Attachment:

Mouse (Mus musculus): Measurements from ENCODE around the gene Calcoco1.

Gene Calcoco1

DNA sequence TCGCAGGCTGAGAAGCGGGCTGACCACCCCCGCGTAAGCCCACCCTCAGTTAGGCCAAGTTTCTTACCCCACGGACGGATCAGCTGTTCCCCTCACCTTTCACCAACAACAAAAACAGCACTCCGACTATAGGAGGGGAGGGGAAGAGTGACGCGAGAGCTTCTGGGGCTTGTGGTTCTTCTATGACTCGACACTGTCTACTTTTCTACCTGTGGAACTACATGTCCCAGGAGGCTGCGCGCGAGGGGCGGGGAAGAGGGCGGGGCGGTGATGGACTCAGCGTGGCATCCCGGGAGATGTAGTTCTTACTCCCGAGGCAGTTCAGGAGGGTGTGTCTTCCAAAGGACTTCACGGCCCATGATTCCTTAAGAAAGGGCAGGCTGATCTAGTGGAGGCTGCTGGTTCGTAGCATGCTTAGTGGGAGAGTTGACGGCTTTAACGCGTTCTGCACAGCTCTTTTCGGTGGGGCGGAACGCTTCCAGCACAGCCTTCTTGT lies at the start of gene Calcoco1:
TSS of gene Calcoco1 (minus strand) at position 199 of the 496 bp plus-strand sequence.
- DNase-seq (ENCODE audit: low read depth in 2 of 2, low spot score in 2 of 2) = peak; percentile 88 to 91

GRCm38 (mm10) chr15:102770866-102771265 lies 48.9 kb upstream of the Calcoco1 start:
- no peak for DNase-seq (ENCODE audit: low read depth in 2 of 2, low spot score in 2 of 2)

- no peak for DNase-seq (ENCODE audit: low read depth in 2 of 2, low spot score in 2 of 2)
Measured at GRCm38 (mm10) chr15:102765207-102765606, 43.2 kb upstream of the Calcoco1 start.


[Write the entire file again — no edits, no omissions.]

Mouse (Mus musculus): Measurements from ENCODE around the gene Calcoco1.

Gene Calcoco1

DNA sequence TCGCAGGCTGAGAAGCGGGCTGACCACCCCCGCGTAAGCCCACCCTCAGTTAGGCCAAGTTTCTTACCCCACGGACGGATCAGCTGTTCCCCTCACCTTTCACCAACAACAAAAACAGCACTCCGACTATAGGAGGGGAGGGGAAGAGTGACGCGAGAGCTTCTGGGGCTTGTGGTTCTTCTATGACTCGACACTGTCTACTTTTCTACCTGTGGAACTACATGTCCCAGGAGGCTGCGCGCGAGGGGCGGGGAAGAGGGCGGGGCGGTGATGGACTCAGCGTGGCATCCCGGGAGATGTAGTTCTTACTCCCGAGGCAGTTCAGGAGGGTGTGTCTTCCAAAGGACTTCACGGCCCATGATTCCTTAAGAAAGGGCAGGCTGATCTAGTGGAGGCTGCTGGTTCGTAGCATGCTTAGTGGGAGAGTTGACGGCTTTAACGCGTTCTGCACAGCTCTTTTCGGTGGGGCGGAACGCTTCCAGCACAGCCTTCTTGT lies at the start of gene Calcoco1:
TSS of gene Calcoco1 (minus strand) at position 199 of the 496 bp plus-strand sequence.
- DNase-seq (ENCODE audit: low read depth in 2 of 2, low spot score in 2 of 2) = peak; percentile 88 to 91

GRCm38 (mm10) chr15:102770866-102771265 lies 48.9 kb upstream of the Calcoco1 start:
- no peak for DNase-seq (ENCODE audit: low read depth in 2 of 2, low spot score in 2 of 2)

- no peak for DNase-seq (ENCODE audit: low read depth in 2 of 2, low spot score in 2 of 2)
Measured at GRCm38 (mm10) chr15:102765207-102765606, 43.2 kb upstream of the Calcoco1 start.